With employment prospects for VET graduates at almost 80 per cent, and for those completing trade certificates an even stronger 91 per cent, high school students are being urged to consider kick-starting their career by learning and earning with an apprenticeship or traineeship.

 

Almost 25,000 year 12 students will tomorrow receive their Western Australian Certificate of Education (WACE) results, opening immense higher learning and career opportunities.

 

Apprenticeship Support Australia Manager Lena Constantine said it is crucial that WA is adequately prepared for future economic growth and the skills developed in an apprenticeship or traineeship will be skills for life.

 

“Many students don’t know that there are more than 500 apprenticeships and traineeships available across a range of industries in almost any field, from business services and hospitality to plumbing and carpentry, or that these careers pay salaries similar to those that university graduates expect,” Ms Constantine said.

 

The latest National Centre for Vocational Education Research identified that in-training numbers continue to fall, down 7.4 per cent in the year to March 2018 – more than six times the national change. Commencements in WA have also continued to decline – down 3.2 per cent over the same period, while completions are down 4.2 per cent.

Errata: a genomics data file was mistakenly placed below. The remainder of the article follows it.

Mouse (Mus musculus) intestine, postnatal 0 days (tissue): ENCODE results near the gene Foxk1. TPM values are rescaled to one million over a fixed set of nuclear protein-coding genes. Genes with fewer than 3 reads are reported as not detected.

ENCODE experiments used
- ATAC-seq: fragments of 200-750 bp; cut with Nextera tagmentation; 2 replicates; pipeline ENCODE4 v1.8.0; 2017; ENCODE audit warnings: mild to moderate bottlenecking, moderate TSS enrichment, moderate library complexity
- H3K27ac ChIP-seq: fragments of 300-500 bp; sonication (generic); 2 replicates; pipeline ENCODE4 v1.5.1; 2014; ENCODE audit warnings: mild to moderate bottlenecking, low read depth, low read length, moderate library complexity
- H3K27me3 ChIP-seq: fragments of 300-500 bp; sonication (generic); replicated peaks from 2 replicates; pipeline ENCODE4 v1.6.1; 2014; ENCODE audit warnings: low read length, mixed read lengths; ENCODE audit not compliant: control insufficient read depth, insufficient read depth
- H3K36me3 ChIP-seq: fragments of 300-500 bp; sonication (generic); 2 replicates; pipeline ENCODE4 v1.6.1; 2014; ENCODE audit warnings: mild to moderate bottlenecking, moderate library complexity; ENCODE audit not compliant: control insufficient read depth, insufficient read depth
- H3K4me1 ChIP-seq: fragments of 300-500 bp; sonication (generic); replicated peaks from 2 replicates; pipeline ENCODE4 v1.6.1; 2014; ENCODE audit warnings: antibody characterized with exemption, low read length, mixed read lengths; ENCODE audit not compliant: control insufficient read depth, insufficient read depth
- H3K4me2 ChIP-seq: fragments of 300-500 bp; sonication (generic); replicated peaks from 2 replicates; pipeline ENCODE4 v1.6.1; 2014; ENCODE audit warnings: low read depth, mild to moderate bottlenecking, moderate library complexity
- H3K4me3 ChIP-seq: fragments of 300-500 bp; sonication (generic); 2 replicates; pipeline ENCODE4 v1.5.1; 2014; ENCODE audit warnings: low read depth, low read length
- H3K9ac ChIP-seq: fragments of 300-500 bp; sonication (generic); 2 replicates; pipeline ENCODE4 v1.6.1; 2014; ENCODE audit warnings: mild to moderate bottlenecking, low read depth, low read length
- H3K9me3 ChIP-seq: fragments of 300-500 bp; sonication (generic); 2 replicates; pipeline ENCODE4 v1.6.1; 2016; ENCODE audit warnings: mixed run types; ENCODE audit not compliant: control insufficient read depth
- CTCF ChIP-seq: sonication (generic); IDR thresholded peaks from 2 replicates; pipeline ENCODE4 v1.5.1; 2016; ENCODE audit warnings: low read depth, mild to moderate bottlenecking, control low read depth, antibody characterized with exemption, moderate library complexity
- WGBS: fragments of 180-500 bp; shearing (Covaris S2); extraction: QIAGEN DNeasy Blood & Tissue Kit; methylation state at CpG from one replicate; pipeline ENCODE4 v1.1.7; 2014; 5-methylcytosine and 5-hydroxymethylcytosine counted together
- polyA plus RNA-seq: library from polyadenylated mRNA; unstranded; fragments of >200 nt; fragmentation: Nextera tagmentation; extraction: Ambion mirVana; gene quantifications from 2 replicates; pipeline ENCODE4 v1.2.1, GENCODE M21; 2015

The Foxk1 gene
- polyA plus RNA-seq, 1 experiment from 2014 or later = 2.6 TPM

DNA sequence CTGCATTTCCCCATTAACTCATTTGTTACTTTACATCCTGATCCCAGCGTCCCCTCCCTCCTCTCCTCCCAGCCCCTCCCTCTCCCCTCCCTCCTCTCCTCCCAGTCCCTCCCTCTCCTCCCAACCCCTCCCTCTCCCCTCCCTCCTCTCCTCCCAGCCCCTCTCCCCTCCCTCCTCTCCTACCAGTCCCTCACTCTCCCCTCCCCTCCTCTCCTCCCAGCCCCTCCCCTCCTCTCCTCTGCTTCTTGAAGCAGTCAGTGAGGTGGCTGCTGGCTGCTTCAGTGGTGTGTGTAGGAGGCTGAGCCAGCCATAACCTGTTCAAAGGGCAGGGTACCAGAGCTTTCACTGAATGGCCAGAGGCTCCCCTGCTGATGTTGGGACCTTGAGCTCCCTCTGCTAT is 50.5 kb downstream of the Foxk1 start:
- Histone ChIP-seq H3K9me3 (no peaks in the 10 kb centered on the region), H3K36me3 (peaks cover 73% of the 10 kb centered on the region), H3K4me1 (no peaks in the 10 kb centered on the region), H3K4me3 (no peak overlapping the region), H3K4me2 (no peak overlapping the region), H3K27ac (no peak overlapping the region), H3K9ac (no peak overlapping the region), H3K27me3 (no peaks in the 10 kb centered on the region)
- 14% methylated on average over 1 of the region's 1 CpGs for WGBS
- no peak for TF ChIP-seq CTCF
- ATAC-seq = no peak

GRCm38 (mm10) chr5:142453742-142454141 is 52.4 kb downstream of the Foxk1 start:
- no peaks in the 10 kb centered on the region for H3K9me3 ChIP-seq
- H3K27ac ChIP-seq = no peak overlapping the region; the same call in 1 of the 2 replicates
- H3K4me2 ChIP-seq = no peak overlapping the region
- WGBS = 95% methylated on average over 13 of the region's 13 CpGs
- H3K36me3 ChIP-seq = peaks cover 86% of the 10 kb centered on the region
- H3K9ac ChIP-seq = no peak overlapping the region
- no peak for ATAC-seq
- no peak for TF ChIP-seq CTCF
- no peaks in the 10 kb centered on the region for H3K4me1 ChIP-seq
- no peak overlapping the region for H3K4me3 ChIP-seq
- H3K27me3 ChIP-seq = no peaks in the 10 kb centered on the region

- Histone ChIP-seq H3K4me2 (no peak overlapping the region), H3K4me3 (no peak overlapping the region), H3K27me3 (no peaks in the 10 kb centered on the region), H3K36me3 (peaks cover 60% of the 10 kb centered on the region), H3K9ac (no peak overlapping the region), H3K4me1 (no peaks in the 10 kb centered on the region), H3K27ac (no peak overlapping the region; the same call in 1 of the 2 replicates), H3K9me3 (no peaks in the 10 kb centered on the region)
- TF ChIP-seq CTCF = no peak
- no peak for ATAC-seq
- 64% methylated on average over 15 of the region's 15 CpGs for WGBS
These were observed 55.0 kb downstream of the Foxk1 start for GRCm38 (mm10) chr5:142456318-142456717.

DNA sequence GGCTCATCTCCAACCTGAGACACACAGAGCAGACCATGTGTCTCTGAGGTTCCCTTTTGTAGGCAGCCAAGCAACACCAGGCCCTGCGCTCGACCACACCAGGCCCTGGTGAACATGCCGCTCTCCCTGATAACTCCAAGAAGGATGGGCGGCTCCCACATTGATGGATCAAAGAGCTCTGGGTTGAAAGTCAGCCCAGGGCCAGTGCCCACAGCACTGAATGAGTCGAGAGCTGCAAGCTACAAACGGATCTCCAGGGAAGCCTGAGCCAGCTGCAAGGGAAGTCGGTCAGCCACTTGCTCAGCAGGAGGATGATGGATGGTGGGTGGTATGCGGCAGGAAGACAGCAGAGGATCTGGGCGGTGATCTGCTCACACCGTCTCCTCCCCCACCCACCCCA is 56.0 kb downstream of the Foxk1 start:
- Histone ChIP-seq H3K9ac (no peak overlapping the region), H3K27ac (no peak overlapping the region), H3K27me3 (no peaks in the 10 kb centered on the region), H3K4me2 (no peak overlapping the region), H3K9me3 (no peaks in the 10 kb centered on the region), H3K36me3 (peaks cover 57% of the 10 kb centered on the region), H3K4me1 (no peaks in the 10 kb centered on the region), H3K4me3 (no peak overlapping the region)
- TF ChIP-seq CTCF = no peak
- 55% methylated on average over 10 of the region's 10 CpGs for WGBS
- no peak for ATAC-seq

“This is despite the latest Skillsroad 2018 Youth Census, commissioned by Apprenticeship Support Australia, revealing that WA youth who pursue an apprenticeship have the highest level of wellbeing compared to any other career pathway, including taking a gap year,” Ms Constantine said.

 

“Across WA, the top three concerns for youth growing up in the State were job availability, mental health issues and housing affordability, however less than half of students surveyed reported that they received quality career advice throughout their schooling.

 

“It is clear that young people need to be able to make informed career choices. We need to educate young people and their parents or guardians on all career pathways, their suitability to these, and how and where to pursue them.

 

“I encourage all students, educators, and in particular parents, who are most likely to advise their children, to look into all career paths available to ensure they have the best chance of choosing the path that suits them.”

 

Apprenticeship Support Australia is delivered by the Chamber of Commerce and Industry WA. For more information on apprenticeship and traineeship packages, skills in demand and employer incentive eligibility, go to www.apprenticeshipsupport.com.au  or call 1300 363 831.

 

The Skillsroad 2018 Youth Census surveyed 34,071 youth aged between 15 and 24 across the country, including almost 5,800 youth in WA. To read the report click here.